“There’s not a manufacturer out there who will deny there is a genuine need for a more coherent industrial strategy that cultivate ours strengths and enables us to compete globally.

The question is, has Dr Cable given us one? Only time will tell.

The intentions are good. Increased funding to address actual skills needs of employers is a positive and, as a collective that thrives on innovation, MAN would be big supporters of any scheme that unlocks academic excellence for industry exploitation.

Recognising the importance of removing barriers to finance, especially when it comes to capital equipment, could be a major step forward if delivered correctly.

But there areo a lot of unanswered questions. Will this be a long-term strategy that has cross party support, or will it be churlishly discarded by the next government?

Doing something to control escalating energy prices was noticeable by its absence and, again, Cable has missed the importance of specialist funding streams for SMEs. The Regional Growth Fund is all well and good, but it’s about feeding the whims of the big boys. It’s about time the supply chain got a fair chance to tap into targeted financial assistance to grow and create jobs?”

Terry Scuoler, chief executive, EEF
Terry Scuoler, Chief Executive, EEF

Terry Scuoler, chief executive of EEF, the manufacturers’ organisation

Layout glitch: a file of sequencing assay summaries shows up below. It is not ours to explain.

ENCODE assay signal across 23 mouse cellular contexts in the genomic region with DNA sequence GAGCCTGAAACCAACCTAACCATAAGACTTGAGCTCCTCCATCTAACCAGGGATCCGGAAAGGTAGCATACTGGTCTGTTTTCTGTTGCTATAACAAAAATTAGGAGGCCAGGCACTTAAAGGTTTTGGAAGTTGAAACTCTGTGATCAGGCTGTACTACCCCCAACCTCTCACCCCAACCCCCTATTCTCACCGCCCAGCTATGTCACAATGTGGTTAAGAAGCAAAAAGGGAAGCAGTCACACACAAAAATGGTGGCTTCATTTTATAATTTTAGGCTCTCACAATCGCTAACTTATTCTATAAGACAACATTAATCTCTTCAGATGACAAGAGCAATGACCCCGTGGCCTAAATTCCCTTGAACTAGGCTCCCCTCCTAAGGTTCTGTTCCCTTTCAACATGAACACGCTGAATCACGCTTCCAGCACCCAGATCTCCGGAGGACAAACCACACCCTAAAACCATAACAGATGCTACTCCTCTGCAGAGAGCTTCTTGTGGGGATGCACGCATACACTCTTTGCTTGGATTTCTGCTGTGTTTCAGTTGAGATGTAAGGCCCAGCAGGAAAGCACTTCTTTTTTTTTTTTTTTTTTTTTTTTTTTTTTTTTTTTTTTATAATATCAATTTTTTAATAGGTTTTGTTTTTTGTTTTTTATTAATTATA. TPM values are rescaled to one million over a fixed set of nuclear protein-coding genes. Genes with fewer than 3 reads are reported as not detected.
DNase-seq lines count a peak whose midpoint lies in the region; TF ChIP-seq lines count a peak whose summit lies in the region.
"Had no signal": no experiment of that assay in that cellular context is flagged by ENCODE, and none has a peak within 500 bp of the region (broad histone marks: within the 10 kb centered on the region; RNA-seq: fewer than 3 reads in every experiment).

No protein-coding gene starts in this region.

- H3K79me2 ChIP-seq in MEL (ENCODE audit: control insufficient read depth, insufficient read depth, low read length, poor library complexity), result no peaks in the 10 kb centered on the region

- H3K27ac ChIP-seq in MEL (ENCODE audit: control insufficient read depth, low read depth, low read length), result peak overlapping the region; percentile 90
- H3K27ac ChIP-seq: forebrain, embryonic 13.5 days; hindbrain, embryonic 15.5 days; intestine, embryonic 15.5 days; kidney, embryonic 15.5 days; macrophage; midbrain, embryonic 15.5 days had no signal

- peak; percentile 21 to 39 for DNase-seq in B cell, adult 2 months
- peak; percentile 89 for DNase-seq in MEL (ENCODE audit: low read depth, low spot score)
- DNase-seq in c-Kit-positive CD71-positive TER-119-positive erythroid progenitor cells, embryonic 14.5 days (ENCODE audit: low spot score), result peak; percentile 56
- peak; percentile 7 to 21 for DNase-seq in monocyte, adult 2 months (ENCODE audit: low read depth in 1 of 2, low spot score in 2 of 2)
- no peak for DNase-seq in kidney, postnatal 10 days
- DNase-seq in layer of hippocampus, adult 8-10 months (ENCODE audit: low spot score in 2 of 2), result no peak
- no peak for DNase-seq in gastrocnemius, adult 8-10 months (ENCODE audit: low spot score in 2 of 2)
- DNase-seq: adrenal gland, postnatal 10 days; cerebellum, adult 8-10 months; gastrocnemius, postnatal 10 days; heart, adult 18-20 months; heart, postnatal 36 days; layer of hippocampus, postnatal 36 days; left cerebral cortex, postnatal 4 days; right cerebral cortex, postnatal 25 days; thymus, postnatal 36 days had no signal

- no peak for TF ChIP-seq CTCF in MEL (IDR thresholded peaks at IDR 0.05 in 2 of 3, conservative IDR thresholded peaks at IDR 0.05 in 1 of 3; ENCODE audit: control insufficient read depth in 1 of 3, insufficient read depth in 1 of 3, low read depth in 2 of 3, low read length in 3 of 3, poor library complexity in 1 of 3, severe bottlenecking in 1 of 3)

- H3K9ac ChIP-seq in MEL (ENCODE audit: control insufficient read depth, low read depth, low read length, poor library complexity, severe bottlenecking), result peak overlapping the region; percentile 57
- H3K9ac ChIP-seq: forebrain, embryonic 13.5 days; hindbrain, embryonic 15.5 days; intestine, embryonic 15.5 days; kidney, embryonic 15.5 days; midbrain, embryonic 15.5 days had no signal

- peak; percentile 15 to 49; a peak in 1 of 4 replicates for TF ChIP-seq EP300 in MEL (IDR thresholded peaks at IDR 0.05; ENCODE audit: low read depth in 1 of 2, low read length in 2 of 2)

“The debate that’s starting on industrial strategy comes at the right time and in an increasingly challenging economic environment.  The Secretary of State’s announcements today contain some of the right elements.  It is important that government and industry work strategically to ensure that the UK is well placed to develop future technologies if we are to pay our way in the world in the long run.

“However, it is clear that today’s challenge of growing and rebalancing our economy is not something one department or, a group of sectors, can meet on their own.  We need a clear vision for our economy and a strategy to deliver it not only within the Department for Business but, across government, to get behind every company that is looking to invest, export and grow.”

Robin Johnson Evershed
Robin Johnson, Eversheds

Robin Johnson, chair of the industrial engineering group and partner at international law firm Eversheds